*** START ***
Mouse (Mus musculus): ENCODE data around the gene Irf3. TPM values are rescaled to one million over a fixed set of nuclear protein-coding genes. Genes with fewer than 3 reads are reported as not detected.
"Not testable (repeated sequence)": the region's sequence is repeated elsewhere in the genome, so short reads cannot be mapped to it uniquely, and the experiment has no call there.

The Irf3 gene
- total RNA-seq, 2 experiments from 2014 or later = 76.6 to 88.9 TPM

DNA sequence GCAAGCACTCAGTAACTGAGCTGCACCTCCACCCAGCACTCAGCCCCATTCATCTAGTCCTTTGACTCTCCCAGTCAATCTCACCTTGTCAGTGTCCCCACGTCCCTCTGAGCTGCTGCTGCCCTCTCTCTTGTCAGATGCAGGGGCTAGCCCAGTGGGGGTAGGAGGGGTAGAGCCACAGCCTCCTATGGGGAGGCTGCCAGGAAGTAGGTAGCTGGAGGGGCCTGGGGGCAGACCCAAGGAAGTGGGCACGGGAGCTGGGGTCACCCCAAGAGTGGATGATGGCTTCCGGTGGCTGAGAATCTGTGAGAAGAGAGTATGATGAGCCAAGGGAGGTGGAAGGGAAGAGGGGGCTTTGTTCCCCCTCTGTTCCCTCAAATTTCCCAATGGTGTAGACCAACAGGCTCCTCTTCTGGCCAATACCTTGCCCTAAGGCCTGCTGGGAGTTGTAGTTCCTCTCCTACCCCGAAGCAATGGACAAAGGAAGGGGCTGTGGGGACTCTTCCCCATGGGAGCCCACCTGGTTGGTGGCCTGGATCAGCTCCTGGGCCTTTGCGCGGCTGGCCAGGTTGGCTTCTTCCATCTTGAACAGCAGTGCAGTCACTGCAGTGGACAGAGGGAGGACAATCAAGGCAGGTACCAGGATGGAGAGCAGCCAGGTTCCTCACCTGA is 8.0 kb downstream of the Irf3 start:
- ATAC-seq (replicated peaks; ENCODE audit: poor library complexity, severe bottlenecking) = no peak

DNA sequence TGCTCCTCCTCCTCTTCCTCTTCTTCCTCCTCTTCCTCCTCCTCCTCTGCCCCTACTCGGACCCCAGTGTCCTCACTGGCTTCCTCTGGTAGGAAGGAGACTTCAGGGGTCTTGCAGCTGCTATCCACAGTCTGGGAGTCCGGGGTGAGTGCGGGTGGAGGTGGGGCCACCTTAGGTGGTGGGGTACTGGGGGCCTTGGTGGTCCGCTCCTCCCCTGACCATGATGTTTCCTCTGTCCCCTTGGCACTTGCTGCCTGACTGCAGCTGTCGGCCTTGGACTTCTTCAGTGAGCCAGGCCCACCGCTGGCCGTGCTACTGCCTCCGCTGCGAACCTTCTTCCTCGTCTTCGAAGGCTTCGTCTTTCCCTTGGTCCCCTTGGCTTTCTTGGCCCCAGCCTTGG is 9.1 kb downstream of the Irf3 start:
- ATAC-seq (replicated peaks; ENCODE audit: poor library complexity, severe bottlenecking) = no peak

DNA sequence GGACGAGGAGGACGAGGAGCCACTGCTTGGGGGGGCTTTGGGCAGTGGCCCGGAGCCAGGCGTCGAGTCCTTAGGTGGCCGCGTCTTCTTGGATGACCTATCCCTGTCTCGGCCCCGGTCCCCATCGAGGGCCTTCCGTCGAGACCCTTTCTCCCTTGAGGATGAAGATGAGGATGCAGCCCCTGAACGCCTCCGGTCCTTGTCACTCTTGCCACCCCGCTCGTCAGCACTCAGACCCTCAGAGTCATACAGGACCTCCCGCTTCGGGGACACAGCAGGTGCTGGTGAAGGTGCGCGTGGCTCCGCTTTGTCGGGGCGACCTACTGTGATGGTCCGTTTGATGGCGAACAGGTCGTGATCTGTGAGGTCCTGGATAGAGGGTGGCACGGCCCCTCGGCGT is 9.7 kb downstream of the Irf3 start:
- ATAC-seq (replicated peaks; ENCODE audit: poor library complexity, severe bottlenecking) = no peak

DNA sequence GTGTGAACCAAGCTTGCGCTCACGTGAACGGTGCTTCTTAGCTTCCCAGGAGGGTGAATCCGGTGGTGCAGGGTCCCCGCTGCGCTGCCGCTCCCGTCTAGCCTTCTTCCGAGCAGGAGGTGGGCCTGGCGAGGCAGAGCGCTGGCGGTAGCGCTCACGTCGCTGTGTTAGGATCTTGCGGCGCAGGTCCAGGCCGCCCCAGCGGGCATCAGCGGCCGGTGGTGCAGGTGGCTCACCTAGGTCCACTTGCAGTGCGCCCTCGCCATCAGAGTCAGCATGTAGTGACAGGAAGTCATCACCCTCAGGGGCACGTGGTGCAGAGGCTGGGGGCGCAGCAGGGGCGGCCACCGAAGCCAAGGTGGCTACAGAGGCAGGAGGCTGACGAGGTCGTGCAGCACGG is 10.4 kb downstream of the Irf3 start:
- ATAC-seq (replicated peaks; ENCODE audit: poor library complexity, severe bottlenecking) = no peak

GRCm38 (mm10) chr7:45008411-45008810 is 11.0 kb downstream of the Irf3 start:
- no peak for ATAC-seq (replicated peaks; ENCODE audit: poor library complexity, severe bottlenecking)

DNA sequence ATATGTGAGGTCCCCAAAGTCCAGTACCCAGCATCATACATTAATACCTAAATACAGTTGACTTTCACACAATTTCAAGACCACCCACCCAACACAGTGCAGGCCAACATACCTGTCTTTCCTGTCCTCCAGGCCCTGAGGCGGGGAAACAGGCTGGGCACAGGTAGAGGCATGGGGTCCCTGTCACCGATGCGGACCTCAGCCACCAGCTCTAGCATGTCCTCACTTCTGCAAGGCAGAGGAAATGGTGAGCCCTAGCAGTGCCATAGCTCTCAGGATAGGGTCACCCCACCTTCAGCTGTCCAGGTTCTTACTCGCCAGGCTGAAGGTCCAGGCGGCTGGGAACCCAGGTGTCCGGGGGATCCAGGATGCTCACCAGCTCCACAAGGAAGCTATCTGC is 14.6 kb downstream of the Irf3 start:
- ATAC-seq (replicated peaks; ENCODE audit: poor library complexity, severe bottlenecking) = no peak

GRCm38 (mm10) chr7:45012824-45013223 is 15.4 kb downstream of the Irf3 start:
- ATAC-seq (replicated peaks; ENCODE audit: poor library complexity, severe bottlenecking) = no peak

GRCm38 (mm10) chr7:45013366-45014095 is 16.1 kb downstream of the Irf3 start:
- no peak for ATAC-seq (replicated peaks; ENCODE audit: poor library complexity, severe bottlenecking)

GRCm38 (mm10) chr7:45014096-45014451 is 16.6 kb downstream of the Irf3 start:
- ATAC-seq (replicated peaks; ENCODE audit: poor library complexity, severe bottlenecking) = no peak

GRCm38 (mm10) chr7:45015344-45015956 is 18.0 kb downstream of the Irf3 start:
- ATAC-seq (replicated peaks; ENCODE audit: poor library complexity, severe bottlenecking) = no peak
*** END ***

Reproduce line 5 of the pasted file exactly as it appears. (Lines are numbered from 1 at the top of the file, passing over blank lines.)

DNA sequence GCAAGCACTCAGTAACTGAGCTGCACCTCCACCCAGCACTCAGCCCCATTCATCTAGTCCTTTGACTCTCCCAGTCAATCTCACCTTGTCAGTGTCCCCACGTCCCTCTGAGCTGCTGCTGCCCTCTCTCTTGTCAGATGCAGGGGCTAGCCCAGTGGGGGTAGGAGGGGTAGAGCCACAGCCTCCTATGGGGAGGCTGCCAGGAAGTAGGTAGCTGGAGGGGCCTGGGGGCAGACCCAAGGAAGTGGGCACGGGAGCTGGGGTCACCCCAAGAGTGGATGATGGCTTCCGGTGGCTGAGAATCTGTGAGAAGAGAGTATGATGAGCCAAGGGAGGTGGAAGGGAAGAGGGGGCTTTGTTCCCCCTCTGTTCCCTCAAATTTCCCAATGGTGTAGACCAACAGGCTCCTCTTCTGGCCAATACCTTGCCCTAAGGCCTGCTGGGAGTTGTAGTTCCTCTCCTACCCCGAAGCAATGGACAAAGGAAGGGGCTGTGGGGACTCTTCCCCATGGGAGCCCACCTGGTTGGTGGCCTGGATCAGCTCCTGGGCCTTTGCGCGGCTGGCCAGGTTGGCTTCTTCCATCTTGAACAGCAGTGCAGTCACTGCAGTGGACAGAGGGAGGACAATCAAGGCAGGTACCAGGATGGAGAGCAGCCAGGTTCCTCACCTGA is 8.0 kb downstream of the Irf3 start: